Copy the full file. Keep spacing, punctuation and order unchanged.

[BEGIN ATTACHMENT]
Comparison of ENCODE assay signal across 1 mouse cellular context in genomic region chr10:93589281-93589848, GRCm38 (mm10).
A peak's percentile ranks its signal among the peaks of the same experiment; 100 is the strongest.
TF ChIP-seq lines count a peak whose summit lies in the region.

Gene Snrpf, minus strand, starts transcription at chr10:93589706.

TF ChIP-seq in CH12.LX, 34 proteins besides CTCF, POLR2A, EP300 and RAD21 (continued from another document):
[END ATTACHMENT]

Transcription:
Comparison of ENCODE assay signal across 1 mouse cellular context in genomic region chr10:93589281-93589848, GRCm38 (mm10).
A peak's percentile ranks its signal among the peaks of the same experiment; 100 is the strongest.
TF ChIP-seq lines count a peak whose summit lies in the region.

Gene Snrpf, minus strand, starts transcription at chr10:93589706.

TF ChIP-seq in CH12.LX, 34 proteins besides CTCF, POLR2A, EP300 and RAD21 (continued from another document):